"It's really about fighting for something that we have been guaranteed," he said, referring to Article 45 of the Basic Law, the city's mini-constitution, that promises selection of its chief executive and members of the Legislative Council by universal suffrage.

Leung was touring the United States with fellow activist Joshua Wong Chi-fung to rally support for the protest movement that was triggered in early June by the controversial bill that would have allowed criminal suspects to be sent to mainland China, where critics say there is no guarantee of a fair trial.

In an apparently leaderless movement, Leung quickly emerged as one of its most recognisable faces after he took off his mask, revealing his identity, when hundreds of protesters stormed the Legco chamber on July 1 " the day that marks the return of Hong Kong to Chinese sovereignty in 1997.

It was the first time the city's legislature had been forcibly taken over by protesters, who broke glass doors and windows, vandalised the building and damaged its fire prevention and security systems. Legco president Andrew Leung Kwan-yuen has said it would cost more than HK$40 million (US$5.1 million) to repair the damage they caused.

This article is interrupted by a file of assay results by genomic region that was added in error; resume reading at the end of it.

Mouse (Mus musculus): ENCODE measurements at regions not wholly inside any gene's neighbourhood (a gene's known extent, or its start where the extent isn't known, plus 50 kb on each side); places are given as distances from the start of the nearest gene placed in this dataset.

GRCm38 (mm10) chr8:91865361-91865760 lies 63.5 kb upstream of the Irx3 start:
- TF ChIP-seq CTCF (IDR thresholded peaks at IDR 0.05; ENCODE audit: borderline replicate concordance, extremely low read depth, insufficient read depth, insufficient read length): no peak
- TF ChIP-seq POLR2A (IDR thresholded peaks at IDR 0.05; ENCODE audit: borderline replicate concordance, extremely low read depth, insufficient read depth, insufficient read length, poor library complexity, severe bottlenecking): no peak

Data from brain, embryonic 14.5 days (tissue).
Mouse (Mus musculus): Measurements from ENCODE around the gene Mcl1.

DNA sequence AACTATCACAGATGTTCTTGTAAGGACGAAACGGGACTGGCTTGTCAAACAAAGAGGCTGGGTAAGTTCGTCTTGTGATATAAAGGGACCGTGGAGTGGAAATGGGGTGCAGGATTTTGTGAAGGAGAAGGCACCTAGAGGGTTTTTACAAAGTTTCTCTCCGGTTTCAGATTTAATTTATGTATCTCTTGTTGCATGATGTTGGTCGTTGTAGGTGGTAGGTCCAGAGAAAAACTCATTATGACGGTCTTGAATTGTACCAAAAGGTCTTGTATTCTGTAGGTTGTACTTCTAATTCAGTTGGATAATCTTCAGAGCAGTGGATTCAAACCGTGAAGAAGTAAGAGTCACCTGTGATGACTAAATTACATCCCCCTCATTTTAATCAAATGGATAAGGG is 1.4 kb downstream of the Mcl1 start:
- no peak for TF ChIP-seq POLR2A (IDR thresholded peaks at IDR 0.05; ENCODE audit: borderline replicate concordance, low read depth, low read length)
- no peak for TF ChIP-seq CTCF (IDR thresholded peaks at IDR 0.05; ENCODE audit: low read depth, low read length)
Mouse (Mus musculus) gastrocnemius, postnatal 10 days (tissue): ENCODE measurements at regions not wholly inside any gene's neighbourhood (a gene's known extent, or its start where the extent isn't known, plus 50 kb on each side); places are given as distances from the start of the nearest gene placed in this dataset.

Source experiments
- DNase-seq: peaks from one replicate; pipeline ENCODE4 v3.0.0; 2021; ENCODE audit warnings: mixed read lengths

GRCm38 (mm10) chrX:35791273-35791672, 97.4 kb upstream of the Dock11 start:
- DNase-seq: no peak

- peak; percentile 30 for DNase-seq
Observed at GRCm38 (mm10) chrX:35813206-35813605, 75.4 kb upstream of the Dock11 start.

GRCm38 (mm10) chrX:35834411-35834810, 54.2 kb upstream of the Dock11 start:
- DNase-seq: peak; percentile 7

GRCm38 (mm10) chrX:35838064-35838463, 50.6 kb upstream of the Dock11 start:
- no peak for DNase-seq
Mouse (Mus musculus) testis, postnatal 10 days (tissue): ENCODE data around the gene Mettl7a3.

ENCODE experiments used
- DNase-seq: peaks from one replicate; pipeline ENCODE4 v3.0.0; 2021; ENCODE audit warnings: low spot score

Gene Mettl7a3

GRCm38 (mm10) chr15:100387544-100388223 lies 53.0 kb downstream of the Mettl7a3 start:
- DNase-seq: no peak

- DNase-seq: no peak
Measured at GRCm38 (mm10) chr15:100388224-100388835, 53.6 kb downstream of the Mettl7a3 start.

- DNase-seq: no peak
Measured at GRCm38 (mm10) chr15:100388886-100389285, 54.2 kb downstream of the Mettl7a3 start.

While the protesters said the incident did not result in any injuries, Hong Kong police issued a statement, including photos, claiming 14 officers were injured before they withdrew from the building, fearing more casualties.

In the months of protests since then, violence has escalated to unprecedented levels.

Leung said he preferred a more peaceful way to fight for their cause. "I support all kinds of non-violent means of protest " by non-violent I mean non-bodily harm," he said.